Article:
One of the most frequently asked questions when I give talks on the history and philosophy of humanism is, "If you don't believe in God and life after death, what's your incentive for leading a moral life?" My answer is, "My respect for others and respect for myself."
One of the basic teachings of humanism is recognizing the dignity of every human being and taking responsibility for how we treat every person we encounter. The daily acts of road rage, the gang shootings, and school yard fights; the political character assassinations, abuse of family members and the brawls in professional sports are not caused by a lack of belief in God, but by a lack of belief in the rights of people.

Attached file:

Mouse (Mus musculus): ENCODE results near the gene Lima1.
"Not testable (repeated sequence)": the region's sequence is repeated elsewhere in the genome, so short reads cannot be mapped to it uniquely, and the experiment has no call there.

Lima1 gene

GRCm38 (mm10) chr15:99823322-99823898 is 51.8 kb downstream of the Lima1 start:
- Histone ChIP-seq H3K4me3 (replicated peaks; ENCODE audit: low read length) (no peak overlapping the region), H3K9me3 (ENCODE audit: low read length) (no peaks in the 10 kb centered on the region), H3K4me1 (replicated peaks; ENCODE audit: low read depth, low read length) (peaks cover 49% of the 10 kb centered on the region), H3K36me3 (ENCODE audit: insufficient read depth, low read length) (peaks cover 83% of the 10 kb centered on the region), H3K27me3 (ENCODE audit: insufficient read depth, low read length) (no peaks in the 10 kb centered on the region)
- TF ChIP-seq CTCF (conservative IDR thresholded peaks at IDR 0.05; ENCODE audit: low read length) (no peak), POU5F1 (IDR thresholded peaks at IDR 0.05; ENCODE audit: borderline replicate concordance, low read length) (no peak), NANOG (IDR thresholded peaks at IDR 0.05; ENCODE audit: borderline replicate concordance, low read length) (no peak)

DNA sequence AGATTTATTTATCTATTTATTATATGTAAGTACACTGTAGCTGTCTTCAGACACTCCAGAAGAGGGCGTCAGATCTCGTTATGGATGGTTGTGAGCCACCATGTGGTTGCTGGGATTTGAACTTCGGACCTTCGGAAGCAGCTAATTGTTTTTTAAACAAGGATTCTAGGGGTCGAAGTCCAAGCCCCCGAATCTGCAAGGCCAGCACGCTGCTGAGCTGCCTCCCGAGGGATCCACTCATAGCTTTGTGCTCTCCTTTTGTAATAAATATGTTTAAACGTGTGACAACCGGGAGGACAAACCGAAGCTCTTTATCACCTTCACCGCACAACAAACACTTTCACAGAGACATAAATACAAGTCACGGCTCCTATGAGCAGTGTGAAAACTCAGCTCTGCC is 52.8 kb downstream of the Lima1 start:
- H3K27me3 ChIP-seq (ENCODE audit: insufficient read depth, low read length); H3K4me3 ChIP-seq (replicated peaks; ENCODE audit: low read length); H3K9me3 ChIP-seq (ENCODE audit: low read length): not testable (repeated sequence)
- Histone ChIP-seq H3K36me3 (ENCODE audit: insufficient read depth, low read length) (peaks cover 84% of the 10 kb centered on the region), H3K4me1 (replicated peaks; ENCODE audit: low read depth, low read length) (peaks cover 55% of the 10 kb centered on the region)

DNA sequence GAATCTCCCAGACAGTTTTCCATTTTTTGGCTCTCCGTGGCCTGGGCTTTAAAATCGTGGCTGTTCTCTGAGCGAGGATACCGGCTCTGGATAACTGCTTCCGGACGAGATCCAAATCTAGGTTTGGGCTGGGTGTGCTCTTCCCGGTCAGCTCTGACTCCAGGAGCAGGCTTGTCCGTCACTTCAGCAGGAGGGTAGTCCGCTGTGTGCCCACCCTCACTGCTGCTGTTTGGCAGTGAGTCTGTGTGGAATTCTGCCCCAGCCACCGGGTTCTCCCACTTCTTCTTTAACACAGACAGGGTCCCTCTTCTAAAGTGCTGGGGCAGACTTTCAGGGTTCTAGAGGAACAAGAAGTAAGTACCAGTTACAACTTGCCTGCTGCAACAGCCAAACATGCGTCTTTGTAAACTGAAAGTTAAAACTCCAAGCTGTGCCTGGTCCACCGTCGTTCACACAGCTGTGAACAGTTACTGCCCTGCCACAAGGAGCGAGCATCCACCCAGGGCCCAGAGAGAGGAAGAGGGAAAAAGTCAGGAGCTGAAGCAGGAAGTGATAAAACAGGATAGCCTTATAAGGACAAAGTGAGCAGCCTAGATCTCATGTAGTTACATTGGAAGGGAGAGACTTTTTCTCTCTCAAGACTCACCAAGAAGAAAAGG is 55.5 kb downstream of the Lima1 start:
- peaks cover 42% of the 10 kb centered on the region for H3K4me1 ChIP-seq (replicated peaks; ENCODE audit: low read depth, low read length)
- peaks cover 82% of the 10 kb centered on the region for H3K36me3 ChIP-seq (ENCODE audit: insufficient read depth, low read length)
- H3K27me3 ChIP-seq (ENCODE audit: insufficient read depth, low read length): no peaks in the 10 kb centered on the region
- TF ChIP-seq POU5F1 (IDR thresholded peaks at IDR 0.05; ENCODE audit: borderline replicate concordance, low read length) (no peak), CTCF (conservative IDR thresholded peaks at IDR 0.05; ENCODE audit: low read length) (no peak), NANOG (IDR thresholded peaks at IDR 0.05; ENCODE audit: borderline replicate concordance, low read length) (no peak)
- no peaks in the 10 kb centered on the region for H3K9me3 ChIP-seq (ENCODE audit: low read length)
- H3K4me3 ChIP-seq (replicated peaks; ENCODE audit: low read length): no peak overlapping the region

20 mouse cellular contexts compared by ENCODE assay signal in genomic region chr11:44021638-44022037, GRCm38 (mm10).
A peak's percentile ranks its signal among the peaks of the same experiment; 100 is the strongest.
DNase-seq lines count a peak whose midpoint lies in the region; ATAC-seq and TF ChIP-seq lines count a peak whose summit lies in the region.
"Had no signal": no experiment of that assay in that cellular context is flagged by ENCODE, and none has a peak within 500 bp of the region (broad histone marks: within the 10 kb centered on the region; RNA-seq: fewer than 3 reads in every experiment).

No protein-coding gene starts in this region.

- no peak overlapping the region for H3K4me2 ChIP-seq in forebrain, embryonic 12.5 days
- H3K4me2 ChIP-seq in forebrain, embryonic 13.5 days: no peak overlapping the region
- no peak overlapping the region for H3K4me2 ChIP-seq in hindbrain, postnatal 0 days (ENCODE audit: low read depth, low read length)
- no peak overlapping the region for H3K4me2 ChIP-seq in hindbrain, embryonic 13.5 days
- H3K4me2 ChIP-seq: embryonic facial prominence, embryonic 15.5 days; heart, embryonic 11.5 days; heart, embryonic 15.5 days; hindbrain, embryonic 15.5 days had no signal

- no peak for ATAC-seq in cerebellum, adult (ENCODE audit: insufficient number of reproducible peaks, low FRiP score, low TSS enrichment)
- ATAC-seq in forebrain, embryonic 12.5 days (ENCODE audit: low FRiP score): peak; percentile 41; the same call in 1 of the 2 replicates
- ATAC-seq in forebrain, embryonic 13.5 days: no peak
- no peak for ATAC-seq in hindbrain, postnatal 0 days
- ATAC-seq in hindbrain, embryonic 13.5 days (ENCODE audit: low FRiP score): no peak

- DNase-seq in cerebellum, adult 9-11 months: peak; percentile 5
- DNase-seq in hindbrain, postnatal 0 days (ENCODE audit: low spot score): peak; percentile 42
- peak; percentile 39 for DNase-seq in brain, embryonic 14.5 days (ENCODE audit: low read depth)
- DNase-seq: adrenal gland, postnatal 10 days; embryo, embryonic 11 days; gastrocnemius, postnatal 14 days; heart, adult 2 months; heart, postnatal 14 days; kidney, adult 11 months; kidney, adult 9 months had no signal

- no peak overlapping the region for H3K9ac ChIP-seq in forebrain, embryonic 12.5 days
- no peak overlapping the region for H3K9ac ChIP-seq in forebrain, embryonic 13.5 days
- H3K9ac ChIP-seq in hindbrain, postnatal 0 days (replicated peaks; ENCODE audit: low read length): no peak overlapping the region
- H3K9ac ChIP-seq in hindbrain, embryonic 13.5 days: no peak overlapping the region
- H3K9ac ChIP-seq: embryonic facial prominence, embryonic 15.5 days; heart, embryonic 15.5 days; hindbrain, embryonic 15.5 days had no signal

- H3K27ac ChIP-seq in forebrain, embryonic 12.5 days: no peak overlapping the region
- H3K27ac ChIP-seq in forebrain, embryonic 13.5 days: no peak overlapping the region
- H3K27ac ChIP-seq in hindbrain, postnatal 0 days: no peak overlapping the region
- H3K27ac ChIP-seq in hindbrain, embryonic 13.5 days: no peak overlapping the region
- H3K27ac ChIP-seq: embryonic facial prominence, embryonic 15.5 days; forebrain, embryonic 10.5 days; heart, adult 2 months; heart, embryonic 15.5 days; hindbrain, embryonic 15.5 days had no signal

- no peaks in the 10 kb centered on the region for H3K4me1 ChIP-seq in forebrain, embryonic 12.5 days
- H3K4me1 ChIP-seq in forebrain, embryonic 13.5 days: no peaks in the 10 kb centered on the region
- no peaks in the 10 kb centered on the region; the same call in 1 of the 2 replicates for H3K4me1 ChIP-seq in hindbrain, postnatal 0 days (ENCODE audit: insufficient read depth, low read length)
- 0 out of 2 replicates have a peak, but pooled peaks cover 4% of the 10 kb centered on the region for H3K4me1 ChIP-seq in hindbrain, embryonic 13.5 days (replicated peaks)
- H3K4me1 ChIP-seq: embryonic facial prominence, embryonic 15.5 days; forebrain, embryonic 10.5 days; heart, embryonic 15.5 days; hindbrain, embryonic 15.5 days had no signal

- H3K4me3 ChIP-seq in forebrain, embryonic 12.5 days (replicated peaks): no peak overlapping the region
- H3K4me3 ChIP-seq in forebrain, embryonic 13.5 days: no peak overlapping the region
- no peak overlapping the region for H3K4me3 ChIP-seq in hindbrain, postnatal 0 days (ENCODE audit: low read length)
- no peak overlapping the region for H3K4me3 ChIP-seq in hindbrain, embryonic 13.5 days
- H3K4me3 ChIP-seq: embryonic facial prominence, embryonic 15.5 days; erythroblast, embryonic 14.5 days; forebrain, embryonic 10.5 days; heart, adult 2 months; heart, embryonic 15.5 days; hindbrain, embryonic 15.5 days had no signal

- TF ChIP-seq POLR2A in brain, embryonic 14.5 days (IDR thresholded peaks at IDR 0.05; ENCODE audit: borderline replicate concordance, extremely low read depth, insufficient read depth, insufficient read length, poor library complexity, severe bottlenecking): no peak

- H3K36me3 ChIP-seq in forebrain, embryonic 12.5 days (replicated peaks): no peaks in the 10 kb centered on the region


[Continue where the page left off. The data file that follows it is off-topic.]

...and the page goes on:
When people in positions of power and influence demand sexual favors from associates, it's not because they don't believe in a supernatural power, it's because they lack a sense of responsibility that goes with leadership. The ethical teachings of the world's leading religions use the fear of a supernatural power as the enforcer of moral values. Humanism suggests that ethics can and should be based on knowledge and reason, respect for human values that have been outlined by such documents as the Hammurabi Code, the Magna Carta, the U.S. Declaration of Independence, the French Declaration of the Rights of Man, the U.S. Bill of Rights, and numbers six through ten of the Ten Commandments.
Humanists may not believe there is life after death but we do believe in honoring this life. We conclude that the moral problems of this world are not the result of people having lost their religion, but the result of people having lost their humanism.